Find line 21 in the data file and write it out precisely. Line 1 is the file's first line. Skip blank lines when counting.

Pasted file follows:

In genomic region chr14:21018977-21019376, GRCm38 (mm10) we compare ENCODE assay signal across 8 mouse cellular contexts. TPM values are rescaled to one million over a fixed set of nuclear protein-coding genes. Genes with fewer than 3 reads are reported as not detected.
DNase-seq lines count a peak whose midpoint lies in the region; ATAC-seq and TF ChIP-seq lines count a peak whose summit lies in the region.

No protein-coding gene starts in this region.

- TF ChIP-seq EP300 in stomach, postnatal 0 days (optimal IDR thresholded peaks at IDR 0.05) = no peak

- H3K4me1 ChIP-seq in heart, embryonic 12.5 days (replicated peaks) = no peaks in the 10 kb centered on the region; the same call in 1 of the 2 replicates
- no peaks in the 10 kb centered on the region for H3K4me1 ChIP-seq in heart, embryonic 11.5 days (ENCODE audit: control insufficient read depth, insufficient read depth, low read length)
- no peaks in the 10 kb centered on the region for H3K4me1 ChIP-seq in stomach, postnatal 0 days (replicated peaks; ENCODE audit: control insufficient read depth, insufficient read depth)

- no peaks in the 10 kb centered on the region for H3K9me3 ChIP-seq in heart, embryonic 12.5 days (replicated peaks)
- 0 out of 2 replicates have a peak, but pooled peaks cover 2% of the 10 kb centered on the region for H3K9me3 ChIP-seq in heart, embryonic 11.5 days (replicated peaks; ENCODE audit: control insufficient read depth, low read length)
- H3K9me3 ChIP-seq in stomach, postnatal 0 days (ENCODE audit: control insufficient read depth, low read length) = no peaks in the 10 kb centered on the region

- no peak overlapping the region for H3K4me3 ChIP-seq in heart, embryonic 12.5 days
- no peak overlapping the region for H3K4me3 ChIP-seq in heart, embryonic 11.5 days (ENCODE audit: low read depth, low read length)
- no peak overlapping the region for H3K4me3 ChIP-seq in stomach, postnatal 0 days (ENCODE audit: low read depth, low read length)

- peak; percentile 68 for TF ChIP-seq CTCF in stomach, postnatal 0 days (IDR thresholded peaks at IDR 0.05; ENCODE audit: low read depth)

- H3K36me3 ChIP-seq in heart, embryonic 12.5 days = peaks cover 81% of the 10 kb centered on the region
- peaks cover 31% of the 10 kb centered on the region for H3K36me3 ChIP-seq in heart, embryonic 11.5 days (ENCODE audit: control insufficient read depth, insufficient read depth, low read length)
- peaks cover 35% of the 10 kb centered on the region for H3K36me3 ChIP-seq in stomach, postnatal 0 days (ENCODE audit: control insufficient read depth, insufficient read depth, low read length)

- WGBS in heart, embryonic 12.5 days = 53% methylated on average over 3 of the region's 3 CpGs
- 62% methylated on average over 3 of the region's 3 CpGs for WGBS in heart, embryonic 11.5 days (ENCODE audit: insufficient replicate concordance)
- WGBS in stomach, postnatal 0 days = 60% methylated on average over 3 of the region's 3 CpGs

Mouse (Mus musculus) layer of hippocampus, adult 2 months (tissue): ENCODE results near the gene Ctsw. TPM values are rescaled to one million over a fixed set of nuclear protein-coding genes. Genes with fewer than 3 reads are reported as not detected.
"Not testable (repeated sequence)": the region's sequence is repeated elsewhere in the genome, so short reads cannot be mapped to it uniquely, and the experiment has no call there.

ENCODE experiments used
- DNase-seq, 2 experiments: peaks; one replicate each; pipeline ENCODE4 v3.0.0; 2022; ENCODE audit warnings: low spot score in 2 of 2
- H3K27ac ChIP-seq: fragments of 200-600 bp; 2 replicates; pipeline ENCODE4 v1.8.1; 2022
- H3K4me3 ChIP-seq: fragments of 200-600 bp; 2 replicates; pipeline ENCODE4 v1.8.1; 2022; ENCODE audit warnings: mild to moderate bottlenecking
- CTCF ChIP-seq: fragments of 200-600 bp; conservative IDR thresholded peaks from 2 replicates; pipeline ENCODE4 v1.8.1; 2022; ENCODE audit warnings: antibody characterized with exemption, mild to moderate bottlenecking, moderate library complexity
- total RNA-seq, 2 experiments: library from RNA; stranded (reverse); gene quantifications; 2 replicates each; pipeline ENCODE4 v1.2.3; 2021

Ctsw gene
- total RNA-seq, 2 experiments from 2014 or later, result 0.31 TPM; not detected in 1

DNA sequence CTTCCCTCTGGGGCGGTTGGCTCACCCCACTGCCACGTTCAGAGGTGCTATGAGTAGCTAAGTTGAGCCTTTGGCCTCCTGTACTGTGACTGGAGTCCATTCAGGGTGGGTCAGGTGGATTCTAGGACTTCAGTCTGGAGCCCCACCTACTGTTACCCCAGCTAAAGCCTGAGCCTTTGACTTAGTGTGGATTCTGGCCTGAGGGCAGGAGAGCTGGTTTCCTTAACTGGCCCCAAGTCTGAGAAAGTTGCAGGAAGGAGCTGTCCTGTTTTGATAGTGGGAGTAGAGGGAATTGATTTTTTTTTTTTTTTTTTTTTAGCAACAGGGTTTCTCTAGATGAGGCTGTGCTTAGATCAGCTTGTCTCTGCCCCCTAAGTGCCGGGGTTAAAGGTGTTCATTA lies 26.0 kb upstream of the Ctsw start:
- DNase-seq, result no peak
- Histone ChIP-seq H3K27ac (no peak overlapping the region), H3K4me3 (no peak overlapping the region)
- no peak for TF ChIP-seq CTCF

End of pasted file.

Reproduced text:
Mouse (Mus musculus) layer of hippocampus, adult 2 months (tissue): ENCODE results near the gene Ctsw. TPM values are rescaled to one million over a fixed set of nuclear protein-coding genes. Genes with fewer than 3 reads are reported as not detected.